Monday, August 10, 2009

Mentor Monday - Worldbuilding 101

Middle Earth, Narnia and Hogwarts are three of the most well-known worlds in the realm of fantasy today. People can tell you not only the exact locations of specific places, but they can also give you a history of those places. They stand out among other fantasy worlds because Tolkien, Lewis and Rowling took the time to create a real world, rather than plopping their characters into a generic world with weird place names.

To create a fantasy world as rich and alive as theirs, you should consider four things - geography, history, technology and culture.

Geography is what your world looks like. Is it made up of continents or subterranean cities? Are there mountain ranges, oceans, forests, deserts, or dark caverns and undersea grottos? What are its largest countries, kingdoms, city-states, metropolises? What are its smallest? What plants and animals exist there?

You should also consider climate, which can be used to create mood. Does your world experience spring, summer, fall and winter? Is there a hot season and a cold one? A rainy season and a dry? How do tides affect an underwater city? How do earth tremors affect a subterranean one? How do night and day operate in your world?

If you read fantasy, you’ve probably noticed most novels come with a world map. Use these as examples to help create your own. Even if the map doesn’t appear in your book, it will give you a better understanding of the world you’re creating.

After creating your larger world, zoom in on your main character’s. What is the layout of the city or town your story takes place in? Place taverns, shops, temples, homes, castles. Are the streets wide or narrow? Are there sidewalks? Is the town isolated or close to others? Is there a seaport or airstrip? If the story takes place on a ship, what is the ship’s layout? If your characters are nomads, what trails do they take? And again, consider climate.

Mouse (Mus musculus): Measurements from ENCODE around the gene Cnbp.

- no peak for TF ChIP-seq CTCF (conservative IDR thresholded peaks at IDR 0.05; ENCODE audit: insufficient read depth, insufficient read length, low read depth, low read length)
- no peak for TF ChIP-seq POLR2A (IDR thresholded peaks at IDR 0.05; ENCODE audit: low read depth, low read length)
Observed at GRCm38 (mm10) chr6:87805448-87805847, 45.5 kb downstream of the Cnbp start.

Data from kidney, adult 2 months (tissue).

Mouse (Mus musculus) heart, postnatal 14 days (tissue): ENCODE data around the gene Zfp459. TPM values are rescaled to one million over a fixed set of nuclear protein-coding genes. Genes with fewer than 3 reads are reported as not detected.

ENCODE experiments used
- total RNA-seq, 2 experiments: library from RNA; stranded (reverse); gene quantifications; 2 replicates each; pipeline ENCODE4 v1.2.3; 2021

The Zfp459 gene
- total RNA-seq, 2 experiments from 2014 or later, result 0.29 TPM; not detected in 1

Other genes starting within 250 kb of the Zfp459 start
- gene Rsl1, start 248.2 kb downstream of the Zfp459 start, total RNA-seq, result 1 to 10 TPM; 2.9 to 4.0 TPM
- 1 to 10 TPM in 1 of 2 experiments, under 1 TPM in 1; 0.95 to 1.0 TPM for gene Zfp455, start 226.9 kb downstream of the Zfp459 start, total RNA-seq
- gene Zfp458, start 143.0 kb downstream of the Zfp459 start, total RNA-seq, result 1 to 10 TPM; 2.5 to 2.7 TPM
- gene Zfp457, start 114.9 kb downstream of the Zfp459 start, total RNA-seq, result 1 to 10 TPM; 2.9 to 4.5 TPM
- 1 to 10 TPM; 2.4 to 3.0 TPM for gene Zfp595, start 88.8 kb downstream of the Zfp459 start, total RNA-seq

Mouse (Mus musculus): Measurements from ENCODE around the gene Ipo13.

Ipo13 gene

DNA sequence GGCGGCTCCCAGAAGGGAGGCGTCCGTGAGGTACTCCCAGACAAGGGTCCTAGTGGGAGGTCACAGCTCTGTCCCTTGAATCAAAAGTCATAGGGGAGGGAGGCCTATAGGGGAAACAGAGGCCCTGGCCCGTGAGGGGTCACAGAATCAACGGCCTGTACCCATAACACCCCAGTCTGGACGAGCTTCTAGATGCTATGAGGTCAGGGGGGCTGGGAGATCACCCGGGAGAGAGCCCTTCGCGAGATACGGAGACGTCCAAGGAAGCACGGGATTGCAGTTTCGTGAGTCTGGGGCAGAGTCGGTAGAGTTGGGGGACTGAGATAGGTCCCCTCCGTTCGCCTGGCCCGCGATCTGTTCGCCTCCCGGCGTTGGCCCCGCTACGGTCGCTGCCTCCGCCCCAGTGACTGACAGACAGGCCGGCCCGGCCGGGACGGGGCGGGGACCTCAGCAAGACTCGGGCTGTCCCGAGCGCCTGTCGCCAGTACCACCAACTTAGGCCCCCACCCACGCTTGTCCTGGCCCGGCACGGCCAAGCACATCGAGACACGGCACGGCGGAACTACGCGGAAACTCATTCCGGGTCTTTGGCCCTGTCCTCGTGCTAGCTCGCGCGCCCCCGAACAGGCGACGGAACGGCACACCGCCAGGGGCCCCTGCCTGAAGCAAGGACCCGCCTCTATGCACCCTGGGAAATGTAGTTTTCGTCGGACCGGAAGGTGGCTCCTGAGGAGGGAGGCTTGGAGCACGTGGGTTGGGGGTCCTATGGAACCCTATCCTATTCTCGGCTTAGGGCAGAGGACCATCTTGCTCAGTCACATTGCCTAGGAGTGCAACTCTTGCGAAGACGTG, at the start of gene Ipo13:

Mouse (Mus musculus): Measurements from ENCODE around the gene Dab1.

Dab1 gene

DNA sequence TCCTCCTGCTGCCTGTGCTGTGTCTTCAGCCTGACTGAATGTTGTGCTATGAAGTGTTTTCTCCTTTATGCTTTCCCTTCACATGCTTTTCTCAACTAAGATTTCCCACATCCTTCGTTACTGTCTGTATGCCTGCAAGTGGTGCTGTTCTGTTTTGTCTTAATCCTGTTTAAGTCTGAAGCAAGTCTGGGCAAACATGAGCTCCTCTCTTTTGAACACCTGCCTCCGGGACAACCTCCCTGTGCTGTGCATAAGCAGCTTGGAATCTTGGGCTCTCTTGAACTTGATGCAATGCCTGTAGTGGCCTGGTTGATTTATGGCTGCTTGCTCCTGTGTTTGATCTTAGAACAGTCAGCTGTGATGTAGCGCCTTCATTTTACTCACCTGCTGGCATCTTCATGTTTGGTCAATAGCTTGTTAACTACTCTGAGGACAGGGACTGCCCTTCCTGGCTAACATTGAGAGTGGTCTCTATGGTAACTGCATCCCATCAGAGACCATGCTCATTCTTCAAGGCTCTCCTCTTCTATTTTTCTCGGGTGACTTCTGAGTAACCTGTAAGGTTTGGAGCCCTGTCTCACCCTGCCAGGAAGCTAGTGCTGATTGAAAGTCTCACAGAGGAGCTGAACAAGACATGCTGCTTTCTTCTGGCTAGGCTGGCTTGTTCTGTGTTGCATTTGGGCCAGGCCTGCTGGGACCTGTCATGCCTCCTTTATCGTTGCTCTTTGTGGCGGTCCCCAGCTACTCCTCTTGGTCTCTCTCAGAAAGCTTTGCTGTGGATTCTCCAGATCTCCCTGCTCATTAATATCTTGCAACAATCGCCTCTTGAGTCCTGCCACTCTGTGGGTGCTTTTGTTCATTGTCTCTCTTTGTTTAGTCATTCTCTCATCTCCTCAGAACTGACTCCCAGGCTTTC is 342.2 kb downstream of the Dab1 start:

Inventing a history for your world and its people comes in handy for those ever important legends that lie behind every good quest. Who came before, and what did they do? What major events changed your world from what it was to what it is? Think about wars and natural disasters, as well as religion and inventions.

Magic should also be considered. What effect has it had upon your world? Consider the physical effects (changes to landscape, instigation of wars) as well as the psychological aspects (how magicians are seen and treated now because of what their predecessors did.) Then consider your character’s past. Who are her people? Where did she come from and how did she get to where she is now?

Technology is what the people in your world have. Are they hunter/gatherers with stone tools? Are they on a par with medieval people? Do they use swords, guns or lasers? How do they travel? What do they write with and on? What foods do they eat and how do they prepare them? How do they make a living? Do they barter or use money?

Magic is also technology. If there is magic in your world, what are the rules of your magic? What can magic do? What can it not do? Is it a learned ability or are people born with it? Does it come from the gods, or are special items needed in order for a wizard to perform? How powerful is your magic? Can it raise the dead, or is it limited to healing wounds? Are potions or incantations used? Are your magicians’ powers unlimited or must they rest or replenish themselves between spells?